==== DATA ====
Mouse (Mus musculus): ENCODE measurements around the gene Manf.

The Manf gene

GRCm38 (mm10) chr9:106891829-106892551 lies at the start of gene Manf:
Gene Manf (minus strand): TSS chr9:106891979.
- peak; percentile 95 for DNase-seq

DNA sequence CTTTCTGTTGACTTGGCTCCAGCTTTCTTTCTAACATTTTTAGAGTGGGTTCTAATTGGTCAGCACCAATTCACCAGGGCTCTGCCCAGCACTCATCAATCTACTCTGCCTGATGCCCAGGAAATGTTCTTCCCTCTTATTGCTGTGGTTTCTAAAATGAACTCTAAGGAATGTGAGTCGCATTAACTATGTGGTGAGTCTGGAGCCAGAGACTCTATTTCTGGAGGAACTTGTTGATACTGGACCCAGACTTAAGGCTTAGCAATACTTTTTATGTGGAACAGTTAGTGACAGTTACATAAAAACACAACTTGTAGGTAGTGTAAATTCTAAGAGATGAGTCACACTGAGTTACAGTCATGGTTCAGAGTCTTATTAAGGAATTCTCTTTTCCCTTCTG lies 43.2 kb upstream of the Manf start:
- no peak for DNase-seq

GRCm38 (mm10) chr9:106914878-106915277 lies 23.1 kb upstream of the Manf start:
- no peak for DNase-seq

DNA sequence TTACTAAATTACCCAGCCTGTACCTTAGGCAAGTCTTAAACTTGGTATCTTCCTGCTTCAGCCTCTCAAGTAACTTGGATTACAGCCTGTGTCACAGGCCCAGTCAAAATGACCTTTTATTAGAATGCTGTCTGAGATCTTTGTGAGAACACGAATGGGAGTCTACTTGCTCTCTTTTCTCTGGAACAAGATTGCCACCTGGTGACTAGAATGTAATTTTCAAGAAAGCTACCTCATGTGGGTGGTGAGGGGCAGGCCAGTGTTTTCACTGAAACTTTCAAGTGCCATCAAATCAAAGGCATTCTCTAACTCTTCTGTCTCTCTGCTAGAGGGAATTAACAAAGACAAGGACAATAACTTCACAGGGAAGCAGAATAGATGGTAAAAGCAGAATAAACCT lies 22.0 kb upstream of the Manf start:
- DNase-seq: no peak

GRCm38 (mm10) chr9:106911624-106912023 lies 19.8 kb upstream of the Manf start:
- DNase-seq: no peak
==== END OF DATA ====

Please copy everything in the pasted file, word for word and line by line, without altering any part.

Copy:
Mouse (Mus musculus): ENCODE measurements around the gene Manf.

The Manf gene

GRCm38 (mm10) chr9:106891829-106892551 lies at the start of gene Manf:
Gene Manf (minus strand): TSS chr9:106891979.
- peak; percentile 95 for DNase-seq

DNA sequence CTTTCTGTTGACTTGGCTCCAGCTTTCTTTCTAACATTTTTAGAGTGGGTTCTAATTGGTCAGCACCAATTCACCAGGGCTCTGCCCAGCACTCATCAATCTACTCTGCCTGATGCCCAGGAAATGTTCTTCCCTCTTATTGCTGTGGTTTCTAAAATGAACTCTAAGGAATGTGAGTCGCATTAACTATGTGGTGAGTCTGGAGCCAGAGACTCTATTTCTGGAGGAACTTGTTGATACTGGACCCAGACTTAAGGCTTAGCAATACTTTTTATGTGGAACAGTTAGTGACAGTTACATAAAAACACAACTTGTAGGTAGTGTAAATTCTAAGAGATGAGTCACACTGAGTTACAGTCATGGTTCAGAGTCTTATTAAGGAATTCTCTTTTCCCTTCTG lies 43.2 kb upstream of the Manf start:
- no peak for DNase-seq

GRCm38 (mm10) chr9:106914878-106915277 lies 23.1 kb upstream of the Manf start:
- no peak for DNase-seq

DNA sequence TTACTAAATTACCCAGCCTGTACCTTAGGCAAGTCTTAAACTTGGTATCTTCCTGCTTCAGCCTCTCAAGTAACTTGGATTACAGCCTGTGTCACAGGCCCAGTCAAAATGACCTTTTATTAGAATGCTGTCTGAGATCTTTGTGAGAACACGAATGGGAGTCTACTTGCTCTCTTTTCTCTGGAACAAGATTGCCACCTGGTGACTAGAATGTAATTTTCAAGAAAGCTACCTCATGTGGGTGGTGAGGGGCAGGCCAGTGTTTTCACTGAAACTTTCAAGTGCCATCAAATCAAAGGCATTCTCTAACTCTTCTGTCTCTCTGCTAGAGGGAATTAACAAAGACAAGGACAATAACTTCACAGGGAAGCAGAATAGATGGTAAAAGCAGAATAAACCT lies 22.0 kb upstream of the Manf start:
- DNase-seq: no peak

GRCm38 (mm10) chr9:106911624-106912023 lies 19.8 kb upstream of the Manf start:
- DNase-seq: no peak